Apr 26 2013

Colorlines: Decoding the Invisible Whiteness In Boston Bombing Coverage

Newswire | Published 26 Apr 2013, 9:12 am | Comments Off on Colorlines: Decoding the Invisible Whiteness In Boston Bombing Coverage -

Print this Page Print this Page |

Watching professional broadcast journalists attempt to compete with social media hobbyists for any nugget of information during last week’s manhunt for suspects in the Boston Marathon bombing, many us felt a familiar dread. We know, either intuitively, through direct experience or via professional training, that media have a collective power to help diffuse or fuel the fear and tension that so often triggers racial violence in this country. Despite all of the post-9/11 reflection and lessons learned, it seems that some members of traditional media cannot help but have a racist response to the unknown. The hysteria of social media users—who enjoy the luxury of using handles rather than their names and faces—serve to intensify the racist response.

So despite their public atonement, it still appears as if people with power don’t understand the impact of their decisions.

American history shows us time and time again that without an incredible amount of resistance to and clarity about the white supremacy undergirding our culture, mob rule serves as the default.

So although some media members have made public apologies for the racism they fed into via silence, doublespeak or rote reporting, there is still work to be done. A lot of work. One way to begin is by examining the language we use when we’re doing our jobs.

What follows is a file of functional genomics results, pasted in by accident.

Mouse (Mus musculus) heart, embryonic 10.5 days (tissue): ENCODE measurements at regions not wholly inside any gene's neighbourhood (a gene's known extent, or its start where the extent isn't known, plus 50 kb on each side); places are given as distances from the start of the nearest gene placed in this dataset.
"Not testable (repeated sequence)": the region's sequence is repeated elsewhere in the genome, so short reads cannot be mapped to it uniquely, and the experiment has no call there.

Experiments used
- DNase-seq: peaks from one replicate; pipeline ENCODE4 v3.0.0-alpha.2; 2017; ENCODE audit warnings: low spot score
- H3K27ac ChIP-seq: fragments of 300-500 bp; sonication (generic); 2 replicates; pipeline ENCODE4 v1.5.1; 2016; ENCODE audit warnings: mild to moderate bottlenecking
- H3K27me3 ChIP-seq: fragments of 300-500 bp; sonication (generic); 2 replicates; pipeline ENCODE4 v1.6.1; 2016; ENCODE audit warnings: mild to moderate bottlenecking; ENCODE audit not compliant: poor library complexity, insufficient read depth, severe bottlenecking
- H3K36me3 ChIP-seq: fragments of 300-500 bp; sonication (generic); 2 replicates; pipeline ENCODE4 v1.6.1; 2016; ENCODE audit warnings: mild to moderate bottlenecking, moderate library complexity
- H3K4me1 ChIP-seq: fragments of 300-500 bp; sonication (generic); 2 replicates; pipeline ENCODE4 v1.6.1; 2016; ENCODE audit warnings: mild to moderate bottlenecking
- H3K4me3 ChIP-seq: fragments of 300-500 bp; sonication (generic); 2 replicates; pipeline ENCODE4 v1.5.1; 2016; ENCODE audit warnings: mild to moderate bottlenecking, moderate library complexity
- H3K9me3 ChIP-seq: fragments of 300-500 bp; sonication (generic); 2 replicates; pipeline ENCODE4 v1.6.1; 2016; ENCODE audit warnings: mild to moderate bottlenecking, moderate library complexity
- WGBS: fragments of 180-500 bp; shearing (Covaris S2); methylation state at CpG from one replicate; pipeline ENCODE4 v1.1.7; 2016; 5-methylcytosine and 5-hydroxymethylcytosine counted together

Let’s probe the Monday mea culpa from Reddit general manager Erik “@hueypriest” Martin. He described the racist behavior of some the site’s users as a “witch hunt.”

In 2013, on the Internet, “witch hunt” can apply to the post-9/11, Islamophobic, and racist branding of Sunil Tripathi, the Indian-American student who had been missing since March 16.

But the centuries-long American usage of “witch hunt” refers to the 1692-1693 trials in Salem, Mass., of more than 200 women accused of practicing “the Devil’s magic.” All of the authorities and most of the victims in this shameful chapter were what we today consider white. Yet people use “witch hunt” in a racially neutral way because Salem, at the time, was an English colony. So “England” was the oppressor, “Puritanism” and “religious intolerance” was the problem, the victims were “women” and nobody’s white except for the “Caribbean slave” Tituba.

The redditors who “crowd sourced” the wrong information about Sunil Tripathi and the blogs that spread the conjecture were not conducting a witch hunt. They were mimicking the behavior of American white supremacist mobs.

Now, think about how CNN’s John King reported the nonexistent arrest of a phantom “dark skinned man” last Thursday afternoon during the manhunt, then tweeted that evening a self-defense that declared, “…What I am not is racist.” As several Twitter users helpfully pointed out, the system of racism is about outcomes for the multitude of men in this country who don’t appear to be white, not John King’s perception of himself.


Click here for the full story.

Comments Off on Colorlines: Decoding the Invisible Whiteness In Boston Bombing Coverage

Comments are closed at this time.